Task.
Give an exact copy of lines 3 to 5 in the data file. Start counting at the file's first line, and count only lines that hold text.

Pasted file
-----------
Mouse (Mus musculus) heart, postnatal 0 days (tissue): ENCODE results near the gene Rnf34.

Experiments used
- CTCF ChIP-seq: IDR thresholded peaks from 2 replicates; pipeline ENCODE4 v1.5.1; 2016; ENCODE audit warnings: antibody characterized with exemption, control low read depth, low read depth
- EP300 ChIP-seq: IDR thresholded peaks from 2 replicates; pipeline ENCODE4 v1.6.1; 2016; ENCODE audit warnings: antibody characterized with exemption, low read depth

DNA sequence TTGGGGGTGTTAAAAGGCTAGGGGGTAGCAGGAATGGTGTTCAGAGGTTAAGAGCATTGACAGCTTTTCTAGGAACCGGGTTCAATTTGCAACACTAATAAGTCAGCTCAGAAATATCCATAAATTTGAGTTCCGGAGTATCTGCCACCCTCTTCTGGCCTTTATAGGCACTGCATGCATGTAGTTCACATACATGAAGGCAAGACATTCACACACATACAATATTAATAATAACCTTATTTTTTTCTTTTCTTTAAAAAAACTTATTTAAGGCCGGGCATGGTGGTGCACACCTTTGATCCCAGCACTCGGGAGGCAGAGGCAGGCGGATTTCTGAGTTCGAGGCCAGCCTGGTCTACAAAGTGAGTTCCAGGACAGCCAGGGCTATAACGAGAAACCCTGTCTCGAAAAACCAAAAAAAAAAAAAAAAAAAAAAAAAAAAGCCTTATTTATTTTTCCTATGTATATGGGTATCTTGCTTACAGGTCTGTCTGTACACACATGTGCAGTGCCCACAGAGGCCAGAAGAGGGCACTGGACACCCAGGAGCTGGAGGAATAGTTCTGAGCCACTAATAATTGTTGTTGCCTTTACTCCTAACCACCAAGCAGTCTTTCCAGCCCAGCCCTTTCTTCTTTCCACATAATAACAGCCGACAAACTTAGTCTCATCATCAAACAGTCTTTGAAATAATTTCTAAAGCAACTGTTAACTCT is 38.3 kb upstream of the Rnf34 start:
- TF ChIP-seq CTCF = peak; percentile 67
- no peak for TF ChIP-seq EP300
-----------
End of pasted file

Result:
- CTCF ChIP-seq: IDR thresholded peaks from 2 replicates; pipeline ENCODE4 v1.5.1; 2016; ENCODE audit warnings: antibody characterized with exemption, control low read depth, low read depth
- EP300 ChIP-seq: IDR thresholded peaks from 2 replicates; pipeline ENCODE4 v1.6.1; 2016; ENCODE audit warnings: antibody characterized with exemption, low read depth

DNA sequence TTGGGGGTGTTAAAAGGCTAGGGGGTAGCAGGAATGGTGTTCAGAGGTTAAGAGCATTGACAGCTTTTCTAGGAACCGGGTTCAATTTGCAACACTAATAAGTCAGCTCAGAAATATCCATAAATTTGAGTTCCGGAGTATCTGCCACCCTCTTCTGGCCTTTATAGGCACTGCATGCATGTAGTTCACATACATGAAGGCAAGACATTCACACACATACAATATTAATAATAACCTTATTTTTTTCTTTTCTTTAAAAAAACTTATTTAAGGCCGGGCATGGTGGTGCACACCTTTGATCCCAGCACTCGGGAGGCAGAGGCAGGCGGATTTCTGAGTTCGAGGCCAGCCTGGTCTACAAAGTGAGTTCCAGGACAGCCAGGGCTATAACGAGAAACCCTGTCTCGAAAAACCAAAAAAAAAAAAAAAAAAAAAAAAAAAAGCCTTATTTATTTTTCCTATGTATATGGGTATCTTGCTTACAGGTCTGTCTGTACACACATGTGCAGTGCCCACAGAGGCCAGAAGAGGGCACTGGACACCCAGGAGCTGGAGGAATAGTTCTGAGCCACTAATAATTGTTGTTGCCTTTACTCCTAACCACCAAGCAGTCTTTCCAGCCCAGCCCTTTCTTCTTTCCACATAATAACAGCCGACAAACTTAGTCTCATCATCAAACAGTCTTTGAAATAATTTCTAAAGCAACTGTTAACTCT is 38.3 kb upstream of the Rnf34 start: